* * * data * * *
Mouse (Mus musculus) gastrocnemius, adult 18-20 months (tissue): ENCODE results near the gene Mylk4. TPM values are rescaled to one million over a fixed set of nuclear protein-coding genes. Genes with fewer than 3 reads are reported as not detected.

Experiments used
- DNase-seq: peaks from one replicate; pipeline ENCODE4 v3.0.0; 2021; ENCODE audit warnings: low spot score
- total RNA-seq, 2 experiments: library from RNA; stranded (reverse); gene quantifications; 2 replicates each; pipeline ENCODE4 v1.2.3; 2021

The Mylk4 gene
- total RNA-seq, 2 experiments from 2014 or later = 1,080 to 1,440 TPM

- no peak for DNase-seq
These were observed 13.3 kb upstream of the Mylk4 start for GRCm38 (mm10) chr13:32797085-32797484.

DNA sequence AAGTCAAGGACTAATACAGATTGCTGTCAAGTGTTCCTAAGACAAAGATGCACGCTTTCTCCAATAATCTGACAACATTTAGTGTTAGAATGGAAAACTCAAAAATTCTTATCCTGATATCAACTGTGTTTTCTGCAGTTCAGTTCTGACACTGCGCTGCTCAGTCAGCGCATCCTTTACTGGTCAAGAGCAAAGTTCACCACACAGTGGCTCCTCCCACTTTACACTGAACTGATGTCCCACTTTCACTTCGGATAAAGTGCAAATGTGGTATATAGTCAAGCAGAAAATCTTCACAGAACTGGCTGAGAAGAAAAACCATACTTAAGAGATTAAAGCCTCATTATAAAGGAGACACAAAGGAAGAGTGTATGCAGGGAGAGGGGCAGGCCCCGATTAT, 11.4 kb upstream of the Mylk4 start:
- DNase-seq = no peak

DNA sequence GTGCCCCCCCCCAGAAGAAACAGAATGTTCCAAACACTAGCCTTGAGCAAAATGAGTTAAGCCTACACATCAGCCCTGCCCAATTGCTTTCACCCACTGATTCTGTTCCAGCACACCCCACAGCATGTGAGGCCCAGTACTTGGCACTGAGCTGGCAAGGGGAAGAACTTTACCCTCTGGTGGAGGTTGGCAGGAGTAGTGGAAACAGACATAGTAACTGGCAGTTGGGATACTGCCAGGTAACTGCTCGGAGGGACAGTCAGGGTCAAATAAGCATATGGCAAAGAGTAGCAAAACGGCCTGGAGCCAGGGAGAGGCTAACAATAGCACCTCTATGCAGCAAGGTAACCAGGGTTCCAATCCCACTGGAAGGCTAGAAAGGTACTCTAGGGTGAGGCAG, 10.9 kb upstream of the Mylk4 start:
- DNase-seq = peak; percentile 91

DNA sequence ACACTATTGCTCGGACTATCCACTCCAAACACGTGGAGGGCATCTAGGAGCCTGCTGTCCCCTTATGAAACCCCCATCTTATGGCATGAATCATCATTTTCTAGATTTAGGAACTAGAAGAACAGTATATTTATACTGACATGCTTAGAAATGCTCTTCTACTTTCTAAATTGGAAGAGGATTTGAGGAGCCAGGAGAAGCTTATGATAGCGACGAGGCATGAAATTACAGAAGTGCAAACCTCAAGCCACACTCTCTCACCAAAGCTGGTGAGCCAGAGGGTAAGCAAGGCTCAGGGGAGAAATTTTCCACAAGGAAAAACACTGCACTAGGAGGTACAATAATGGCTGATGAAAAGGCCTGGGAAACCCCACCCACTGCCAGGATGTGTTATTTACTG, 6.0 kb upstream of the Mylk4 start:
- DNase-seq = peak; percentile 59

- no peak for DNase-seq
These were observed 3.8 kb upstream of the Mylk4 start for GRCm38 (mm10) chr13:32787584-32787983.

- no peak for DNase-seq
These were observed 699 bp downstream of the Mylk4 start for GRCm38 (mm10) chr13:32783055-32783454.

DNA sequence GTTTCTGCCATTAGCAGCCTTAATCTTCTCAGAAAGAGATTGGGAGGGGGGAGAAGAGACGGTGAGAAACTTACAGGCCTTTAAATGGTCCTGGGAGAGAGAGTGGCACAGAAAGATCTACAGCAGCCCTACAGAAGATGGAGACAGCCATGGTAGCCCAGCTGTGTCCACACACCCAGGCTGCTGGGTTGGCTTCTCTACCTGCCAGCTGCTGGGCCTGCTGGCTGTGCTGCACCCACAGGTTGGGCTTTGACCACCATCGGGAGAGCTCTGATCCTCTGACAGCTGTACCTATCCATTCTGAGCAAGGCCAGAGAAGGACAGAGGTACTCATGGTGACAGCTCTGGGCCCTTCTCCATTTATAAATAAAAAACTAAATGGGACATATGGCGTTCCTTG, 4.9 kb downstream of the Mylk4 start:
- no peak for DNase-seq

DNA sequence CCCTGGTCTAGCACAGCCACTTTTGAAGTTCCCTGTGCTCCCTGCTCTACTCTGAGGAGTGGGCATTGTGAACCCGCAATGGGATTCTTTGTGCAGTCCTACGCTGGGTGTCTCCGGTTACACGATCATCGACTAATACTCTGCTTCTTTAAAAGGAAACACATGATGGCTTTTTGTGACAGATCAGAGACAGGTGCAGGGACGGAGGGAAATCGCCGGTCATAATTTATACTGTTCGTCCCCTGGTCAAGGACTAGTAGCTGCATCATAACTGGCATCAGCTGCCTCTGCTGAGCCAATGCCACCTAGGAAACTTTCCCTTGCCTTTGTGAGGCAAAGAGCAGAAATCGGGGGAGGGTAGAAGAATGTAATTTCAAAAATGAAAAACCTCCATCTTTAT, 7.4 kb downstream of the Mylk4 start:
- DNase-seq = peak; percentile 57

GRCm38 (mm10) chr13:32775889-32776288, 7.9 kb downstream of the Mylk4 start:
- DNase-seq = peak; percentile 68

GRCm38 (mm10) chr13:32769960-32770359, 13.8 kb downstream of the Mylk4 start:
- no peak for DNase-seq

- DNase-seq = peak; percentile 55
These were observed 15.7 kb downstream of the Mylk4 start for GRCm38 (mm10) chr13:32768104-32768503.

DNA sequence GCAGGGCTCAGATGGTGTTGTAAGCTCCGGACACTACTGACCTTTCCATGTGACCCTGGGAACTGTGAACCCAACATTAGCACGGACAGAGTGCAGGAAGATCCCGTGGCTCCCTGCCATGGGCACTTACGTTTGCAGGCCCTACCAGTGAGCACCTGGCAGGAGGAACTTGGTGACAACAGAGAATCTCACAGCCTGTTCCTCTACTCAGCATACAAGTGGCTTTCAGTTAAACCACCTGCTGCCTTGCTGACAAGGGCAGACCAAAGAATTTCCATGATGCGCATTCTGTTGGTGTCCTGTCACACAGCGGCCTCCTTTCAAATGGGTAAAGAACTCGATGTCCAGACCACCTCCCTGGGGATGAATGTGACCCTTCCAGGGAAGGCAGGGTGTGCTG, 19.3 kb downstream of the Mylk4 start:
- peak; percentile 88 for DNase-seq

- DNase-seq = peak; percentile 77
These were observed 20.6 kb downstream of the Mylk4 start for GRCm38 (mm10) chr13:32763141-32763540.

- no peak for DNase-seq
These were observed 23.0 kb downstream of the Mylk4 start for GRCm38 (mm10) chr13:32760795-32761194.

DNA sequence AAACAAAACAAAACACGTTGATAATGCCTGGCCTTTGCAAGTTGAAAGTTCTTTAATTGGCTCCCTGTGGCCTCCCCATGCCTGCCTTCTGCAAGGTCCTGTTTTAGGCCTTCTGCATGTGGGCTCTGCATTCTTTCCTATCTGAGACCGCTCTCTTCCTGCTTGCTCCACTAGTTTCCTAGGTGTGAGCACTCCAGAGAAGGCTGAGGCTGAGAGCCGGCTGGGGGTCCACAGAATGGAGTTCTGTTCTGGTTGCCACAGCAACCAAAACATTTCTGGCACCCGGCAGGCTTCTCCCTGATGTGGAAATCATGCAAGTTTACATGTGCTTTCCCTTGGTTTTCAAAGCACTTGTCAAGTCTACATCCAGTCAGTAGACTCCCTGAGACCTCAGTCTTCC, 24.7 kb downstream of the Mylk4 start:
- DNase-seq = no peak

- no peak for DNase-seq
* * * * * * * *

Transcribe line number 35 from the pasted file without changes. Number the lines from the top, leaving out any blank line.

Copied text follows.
DNA sequence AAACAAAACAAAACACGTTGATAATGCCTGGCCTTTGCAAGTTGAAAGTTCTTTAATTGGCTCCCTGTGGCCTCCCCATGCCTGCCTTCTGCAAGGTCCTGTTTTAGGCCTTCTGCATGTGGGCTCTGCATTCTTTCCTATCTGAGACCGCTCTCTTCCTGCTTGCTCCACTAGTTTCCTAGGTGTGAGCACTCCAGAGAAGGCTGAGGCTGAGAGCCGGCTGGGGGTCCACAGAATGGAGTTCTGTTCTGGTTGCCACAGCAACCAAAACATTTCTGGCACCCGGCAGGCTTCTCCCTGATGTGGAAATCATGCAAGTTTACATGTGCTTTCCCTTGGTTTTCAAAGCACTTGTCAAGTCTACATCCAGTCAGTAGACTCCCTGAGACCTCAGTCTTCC, 24.7 kb downstream of the Mylk4 start: